Johnny Gaudreau and Sean Monahan, both RFAs, should earn big raises in Calgary. One is worth more than the other, but will they get matching deals?
Johnny Gaudreau is going to get P.A.I.D. as a restricted free agent this off-season. The Calgary Flames would be wise to forget about a bridge contract. He’s established himself as their most dynamic young player since Jarome Iginla first burst on the scene.
Calgary’s front office does have an unusual amount of leverage for a player in Gaudreau’s situation, as he’s exempt from offer sheets. But Gaudreau has earned a good-faith gesture at this point. A contract akin to Vladimir Tarasenko’s eight-year, $60-million pact seems spot-on. Tarasenko was 23 when he signed his extension and had played 179 games, racking up 66 goals and 135 points. ‘Johnny Hockey,’ who turns 23 in August, has 52 goals and 136 points in 153 games. He’s been more productive on a weaker team. Even if the lack of an offer sheet creates a slight discount, we should book him for a Tarasenko-esque deal.
The much tougher contract situation to read this off-season? That of Gaudreau’s centerman and fellow RFA Sean Monahan. Will he cash in as big as Johnny Hockey?
On one hand, Monahan has a few advantages. With three full years of NHL service under his belt to Gaudreau’s two, Monahan is susceptible to an offer sheet. He’s a year younger than Gaudreau, and Monahan plays the more premium position as a 6-foot-3 Western Conference center. Of the top 25 salary cap hits in the NHL right now, 10 belong to centers, five to defensemen, five to right wingers, three to left wingers and two to goalies. Elite pivots, in theory, are the guys supposed to make everyone around them better and shoulder the most responsibility across all 200 feet of the ice surface.
And, a year ago, it appeared Monahan was that guy. He was arguably Calgary’s most important forward. He played roughly two minutes more than Gaudreau per contest. Monahan tied Jiri Hudler with a team-best 31 goals, too, and Monahan was just 20 at the time.
The underlying numbers, though, suggest Gaudreau may have already been the more effective player. Per war-on-ice.com, His 5-on-5 score adjusted Corsi percentage was slightly superior to Monahan’s in 2014-15. Per puckalytics.com, Monahan and Gaudreau posted a 5-on-5 Corsi percentage of 46.8 together, but while Gaudreau held at 46.4 without Monahan, Monahan dipped to 44.7 without Gaudreau, implying Gaudreau was making Monahan better, not the other way around.
This season, Gaudreau’s pure offensive numbers have greatly exceeded Monahan’s. Gaudreau has a 16-point lead on Monahan in the same number of games. Gaudreau has overtaken Monahan in average ice time, topping 20 minutes per game. Gaudreau’s 5-on-5 score-adjusted Corsi is 1.72 percent higher than the team average, whereas Monahan’s is 0.26 percent below average. And the Corsi numbers with and without each other (a stat known as WOWY, or “with or without you,” U2 fans) are even more pronounced this time. Together 5-on-5 this season, they produce a mark of 49.9. Gaudreau without Monahan: 47.2. Monahan without Gaudreau: a hideous 36.2 percent. For perspective, the Colorado Avalanche have the league’s worst 5-on-5 team Corsi this season at 44.1 percent.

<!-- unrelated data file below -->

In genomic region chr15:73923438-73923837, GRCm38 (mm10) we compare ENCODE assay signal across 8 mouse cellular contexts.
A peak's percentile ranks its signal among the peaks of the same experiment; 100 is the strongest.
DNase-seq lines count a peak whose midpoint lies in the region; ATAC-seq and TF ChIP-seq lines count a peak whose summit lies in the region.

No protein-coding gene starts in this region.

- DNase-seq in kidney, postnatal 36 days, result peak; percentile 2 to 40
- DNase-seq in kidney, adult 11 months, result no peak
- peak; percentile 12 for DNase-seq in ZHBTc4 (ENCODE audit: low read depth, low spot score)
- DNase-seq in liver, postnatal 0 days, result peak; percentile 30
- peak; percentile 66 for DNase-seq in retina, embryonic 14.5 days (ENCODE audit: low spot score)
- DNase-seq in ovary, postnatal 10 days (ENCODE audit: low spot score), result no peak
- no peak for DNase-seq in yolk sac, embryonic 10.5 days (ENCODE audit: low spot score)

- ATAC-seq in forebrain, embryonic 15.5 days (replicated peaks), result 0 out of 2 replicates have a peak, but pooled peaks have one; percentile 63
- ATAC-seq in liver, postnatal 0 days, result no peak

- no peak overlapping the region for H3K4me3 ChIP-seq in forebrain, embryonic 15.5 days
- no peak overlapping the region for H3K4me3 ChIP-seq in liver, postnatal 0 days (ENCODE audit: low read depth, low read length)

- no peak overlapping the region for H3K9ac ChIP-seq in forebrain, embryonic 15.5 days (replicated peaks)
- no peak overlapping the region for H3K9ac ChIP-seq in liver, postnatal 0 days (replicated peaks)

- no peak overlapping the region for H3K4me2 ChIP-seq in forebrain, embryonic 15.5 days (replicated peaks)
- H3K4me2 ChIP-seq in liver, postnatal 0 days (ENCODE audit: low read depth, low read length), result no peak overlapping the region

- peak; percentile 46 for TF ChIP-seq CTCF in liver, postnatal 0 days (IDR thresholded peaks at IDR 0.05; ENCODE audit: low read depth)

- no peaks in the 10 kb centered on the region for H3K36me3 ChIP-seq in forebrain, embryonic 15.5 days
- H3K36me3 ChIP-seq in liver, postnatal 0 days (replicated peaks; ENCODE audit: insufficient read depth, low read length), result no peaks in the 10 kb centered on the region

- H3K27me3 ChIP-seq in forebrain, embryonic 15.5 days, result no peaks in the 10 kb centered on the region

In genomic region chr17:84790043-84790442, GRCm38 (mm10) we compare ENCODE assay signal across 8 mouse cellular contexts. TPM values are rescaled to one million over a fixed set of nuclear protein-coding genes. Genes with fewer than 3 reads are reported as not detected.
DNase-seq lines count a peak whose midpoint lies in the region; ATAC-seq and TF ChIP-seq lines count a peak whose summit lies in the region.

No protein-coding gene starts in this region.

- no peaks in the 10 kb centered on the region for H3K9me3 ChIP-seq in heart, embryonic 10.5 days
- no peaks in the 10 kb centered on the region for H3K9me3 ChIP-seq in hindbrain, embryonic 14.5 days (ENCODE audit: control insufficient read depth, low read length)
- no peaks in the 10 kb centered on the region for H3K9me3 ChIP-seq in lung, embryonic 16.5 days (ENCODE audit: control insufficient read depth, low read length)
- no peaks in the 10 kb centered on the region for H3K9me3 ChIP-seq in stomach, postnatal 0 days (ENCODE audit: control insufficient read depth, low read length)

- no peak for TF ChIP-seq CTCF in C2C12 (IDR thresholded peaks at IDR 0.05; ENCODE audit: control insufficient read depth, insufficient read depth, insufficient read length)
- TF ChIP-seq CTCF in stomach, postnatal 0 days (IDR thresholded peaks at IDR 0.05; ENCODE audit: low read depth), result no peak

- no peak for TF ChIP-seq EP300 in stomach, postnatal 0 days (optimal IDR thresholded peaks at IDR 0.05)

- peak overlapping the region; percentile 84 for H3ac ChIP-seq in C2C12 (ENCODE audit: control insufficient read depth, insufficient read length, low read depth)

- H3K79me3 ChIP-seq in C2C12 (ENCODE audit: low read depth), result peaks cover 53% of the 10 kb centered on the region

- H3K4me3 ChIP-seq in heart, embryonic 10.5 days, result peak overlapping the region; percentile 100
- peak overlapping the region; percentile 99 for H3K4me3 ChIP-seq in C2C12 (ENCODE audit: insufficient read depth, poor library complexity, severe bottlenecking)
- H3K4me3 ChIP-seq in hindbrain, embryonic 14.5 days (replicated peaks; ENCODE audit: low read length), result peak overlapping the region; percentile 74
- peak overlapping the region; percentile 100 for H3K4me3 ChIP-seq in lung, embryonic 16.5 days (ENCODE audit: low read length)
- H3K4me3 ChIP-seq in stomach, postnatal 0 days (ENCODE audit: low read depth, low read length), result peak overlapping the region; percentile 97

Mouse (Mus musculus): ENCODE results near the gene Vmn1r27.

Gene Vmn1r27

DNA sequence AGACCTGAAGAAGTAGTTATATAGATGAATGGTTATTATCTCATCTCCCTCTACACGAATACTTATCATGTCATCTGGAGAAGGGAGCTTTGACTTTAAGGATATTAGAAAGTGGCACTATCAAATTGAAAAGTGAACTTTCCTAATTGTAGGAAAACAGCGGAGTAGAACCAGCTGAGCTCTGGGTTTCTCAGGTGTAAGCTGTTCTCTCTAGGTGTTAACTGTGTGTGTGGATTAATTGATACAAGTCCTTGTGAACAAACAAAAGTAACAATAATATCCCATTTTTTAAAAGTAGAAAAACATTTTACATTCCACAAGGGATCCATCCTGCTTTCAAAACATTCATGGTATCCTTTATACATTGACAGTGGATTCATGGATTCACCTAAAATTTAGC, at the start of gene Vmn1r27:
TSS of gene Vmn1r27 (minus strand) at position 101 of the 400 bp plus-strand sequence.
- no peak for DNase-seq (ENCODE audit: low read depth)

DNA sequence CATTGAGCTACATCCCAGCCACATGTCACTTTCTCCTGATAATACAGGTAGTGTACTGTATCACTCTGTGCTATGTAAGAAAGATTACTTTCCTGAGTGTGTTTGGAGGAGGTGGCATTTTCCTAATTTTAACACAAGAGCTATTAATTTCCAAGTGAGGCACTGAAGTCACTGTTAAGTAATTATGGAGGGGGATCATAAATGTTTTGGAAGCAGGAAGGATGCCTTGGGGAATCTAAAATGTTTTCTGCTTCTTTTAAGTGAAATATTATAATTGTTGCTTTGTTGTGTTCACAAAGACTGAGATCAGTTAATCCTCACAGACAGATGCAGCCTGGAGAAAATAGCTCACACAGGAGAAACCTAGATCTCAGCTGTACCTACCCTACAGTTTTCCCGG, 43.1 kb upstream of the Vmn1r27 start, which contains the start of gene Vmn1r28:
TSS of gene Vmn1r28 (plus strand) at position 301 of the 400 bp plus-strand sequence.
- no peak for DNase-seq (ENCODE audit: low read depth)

Monahan’s offensive numbers flirt with what he did last year, but he has 12 goals and 26 points in 24 games since Feb. 1. By that point, the Flames sat 26th overall in the NHL standings, so Monahan’s scoring binge seemed to start when the games stopped mattering.
Monahan is still, of course, quite a promising young player. He’s outstandingly productive at a young age, and he’s beginning to show more physicality to match that big frame of his. He’s a player you build around. There’s no denying that. It’s just clear Gaudreau is the better player right now. The surface numbers and the underlying analytics show ‘Johnny Hockey’ is Calgary’s true catalyst. Gaudreau deserves more money.
But the guess here is both players end up with the same contract, and that neither gets a bridge deal. It won’t be the easiest financial situation for GM Brad Treliving to sort through. The Flames currently operate close to the cap and, even with their goaltenders coming off the books and the cap likely inflating ever so slightly to $74 million, Calgary has Joe Colborne to re-sign as an RFA, too, and Sam Bennett a year later. Even if the Flames go cheap when they shop for goalies, it will still cost some money, so they’ll likely have to ship out an established veteran or two at another position. Dennis Wideman, no-movement clause by damned, is the standout candidate, though his trade value has likely taken a gash after his nightmarish season. Still, the Flames must and will find a way to lock up Gaudreau and Monahan. The Chicago Blackhawks have made a living off repeatedly dealing away supporting pieces and committing long-term to their most important players. It’s what smart teams do.
Gaudreau has the better numbers, but Monahan’s unique advantages – the threat of an offer sheet, his size, his age and his position – will level the financial playing field. It would not be surprising to see a situation akin to Chicago’s at the end of Jonathan Toews’ and Patrick Kane’s entry-level contracts, in which both players received identical deals.
I’ll say eight years and $60 million for both star Flames. What do you think?
Matt Larkin is an associate editor at The Hockey News and a regular contributor to the thn.com Post-To-Post blog. For more great profiles, news and views from the world of hockey, subscribe to The Hockey News magazine. Follow Matt Larkin on Twitter at @THNMattLarkin